Nottingham because they have large amounts of terminating traffic.
We have a significant amount of traffic that actually drives not
right through the centre of central London but crossescuts
off the corner, if you likeand that traffic can only really
be addressed by congestion charges; it would not be addressed
at all by workplace parking levies. The assertion you made that
a workplace parking levy is easier to operate that congestion
charging, I do not think is necessarily the case. Particularly
I am concernedwe are concerned in Londonabout the
enforceability of workplace parking levies and that was the issue
that again ROCOL drew attention to because the legislation to
enable people to inspect premises bearing in mind that in Londonagain
different from Nottinghama lot of the private non-residential
parking is actually occurring underground so you would not be
able to easily inspect it to see how much of it should be taxed
and how much the levies should be. I think the enforcement of
workplace parking is a real issue.
127. Could you answer the question that the
Mayor passed on to you earlier on. Who are the people who are
going to be discouraged from using their cars as a result of congestion
(Mr Turner) We believe, from the work that we have
done, that it is likely to be the car commuters from outer Londonand
I do not believe that there are many people who drive outside
London into the congestion charging areainto the congestion
charging area and I think, because of the unique nature of central
London where 90 per cent of the people who come in to work in
central London, they do so by public transport anyway. There is
a very goodby comparison; it could be betterpublic
transport system in central London. It is not actually a regressive
charge in the sense that those people tend to be users of public
transport and the bus system.
128. So it is commuters from outer London who
do not stop in London.
(Mr Turner) Commuters from outer London who are coming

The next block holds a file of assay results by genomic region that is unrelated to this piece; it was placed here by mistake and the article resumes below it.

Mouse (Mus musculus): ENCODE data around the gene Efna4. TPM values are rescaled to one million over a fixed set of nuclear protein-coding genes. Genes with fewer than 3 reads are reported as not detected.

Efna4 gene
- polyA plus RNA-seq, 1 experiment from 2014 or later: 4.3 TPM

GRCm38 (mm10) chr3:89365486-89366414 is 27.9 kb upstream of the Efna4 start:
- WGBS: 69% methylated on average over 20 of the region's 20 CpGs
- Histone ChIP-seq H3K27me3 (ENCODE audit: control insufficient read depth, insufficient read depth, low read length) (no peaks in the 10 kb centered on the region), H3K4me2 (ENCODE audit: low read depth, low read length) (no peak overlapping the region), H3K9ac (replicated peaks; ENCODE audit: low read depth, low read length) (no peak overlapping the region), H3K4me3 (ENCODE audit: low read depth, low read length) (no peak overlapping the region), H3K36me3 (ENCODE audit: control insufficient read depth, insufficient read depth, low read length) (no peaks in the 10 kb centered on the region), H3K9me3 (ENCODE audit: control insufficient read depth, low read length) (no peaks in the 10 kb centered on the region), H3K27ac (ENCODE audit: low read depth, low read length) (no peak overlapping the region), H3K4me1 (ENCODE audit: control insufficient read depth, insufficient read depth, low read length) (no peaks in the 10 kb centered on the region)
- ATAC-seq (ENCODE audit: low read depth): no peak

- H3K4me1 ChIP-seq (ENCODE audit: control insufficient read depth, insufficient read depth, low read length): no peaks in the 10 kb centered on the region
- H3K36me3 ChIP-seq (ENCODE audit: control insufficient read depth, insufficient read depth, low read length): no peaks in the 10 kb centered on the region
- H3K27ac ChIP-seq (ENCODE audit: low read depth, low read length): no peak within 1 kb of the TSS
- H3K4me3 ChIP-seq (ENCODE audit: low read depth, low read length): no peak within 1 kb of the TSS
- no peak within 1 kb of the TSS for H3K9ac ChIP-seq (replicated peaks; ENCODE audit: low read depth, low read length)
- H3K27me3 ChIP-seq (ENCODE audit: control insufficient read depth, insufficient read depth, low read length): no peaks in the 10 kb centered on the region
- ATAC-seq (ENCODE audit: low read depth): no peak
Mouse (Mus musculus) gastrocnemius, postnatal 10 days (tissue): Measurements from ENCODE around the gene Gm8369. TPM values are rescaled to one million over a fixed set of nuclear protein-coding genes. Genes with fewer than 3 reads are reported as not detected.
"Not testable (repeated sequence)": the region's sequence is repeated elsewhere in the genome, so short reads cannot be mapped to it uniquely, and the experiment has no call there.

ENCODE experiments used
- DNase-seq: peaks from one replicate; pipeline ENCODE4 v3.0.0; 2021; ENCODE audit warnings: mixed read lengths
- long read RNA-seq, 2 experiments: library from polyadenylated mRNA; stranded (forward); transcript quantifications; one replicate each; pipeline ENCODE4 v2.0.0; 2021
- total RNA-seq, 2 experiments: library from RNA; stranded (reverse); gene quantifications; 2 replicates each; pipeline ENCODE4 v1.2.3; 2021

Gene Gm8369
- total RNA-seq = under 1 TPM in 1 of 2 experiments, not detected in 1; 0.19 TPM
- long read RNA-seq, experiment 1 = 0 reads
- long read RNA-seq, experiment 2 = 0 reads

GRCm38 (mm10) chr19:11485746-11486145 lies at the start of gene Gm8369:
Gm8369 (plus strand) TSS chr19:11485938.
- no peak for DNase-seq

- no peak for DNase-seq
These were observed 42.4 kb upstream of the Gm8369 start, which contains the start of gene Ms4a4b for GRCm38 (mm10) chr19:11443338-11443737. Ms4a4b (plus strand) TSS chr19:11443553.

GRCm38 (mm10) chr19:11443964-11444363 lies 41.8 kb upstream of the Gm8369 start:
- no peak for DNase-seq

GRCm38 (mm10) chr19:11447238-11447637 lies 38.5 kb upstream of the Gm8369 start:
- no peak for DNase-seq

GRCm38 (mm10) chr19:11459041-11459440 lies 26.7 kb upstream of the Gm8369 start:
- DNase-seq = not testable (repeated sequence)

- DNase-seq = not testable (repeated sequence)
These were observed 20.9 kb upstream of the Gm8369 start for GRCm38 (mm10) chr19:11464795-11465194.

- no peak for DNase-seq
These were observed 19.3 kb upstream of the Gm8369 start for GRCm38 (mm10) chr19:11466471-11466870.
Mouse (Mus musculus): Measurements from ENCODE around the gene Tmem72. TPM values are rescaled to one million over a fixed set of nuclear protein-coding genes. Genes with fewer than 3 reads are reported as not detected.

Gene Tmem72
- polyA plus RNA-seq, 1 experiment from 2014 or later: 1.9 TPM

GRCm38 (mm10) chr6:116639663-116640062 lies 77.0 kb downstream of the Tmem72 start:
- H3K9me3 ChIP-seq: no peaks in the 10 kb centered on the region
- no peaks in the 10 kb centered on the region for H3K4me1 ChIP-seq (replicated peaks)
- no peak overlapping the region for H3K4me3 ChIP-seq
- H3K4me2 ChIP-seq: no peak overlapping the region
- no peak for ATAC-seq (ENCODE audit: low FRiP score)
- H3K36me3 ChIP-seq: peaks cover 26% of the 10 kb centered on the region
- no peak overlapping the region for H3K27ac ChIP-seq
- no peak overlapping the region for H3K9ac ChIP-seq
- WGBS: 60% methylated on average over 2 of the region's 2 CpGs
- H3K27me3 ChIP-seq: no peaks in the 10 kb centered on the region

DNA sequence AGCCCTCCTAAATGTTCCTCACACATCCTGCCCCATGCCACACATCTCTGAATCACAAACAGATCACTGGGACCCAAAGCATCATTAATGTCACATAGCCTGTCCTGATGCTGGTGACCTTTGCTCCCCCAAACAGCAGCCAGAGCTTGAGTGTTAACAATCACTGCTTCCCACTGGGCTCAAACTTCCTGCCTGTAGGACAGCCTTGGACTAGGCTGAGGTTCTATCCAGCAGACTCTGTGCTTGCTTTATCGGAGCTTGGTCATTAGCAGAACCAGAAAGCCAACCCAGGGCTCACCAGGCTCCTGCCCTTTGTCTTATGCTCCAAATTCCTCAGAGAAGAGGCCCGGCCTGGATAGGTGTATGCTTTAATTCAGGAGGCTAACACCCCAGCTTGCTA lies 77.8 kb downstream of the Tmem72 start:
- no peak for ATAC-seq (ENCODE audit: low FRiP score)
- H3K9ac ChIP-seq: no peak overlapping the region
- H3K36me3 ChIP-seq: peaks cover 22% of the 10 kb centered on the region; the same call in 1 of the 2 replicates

in to central London and also people travelling from, shall we
say, Haringey through to Wandsworth.
129. So they are parking within London. This
is my point. You are saying that a workplace charge would not
affect those people, but their destination actually is in London.
(Mr Turner) Not going from Haringey to Wandsworth.
I am saying that those type of people are a movement that would
not be affected by workplace parking charge.
130. Sorry to pursue this, but why would they
not if they are parking in Wandsworth? The point about a workplace
parking charge and actually placing a levy on all parking right
across London not just within the boundary that you have arbitrarily
drawn around the middle of London.
(Mr Turner) I misunderstood you, sorry. You are talking
about a pan-London workplace parking charge.
(Mr Turner) I do not think we have considered that
level of intervention and certainly the ROCOL report did look
at some of that but the level of intervention that would be involved
there would be quite difficult to actually achieve because the
development areas in outer London rely heavily on people actually
driving to them in terms of out-of-town shopping and the like,
and as a consequence the impact on the economy of outer London
of a workplace parking charge would be really very severe indeed.
Clive Efford: With all due respect that is all
to do with exemptions, exactly as it is with the congestion charging.
You have exempted after 6.30pm. Why on earth you have stopped
it at 6.30pm I will never know, because the congestion bound for
the West End is enormous after 6.30pm. But that is all matter
of setting the scheme up and discussing where you have concessions,
is it not? That is the same as you have just done.
132. Are you telling us that you took a value
judgment which was in effect a political judgment?
(Mr Turner) Sorry?
133. Are you not really saying, Mr Turner, that
the Mayor took what was, in effect a political judgment, with
a small "p"?
(Mr Turner) Absolutely, and largely an economic judgement
in terms of the totality of London in terms of workplace parking
levy. Bearing in mind we are talking about central London and
we are talking about a relatively small number of people in terms
of the total population of Londoners affected, as opposed to the
seven and a half million people throughout London.
134. What enhancements in public transport have
you promised as part of this scheme?
(Mr Kiley) We have been investing intensively in our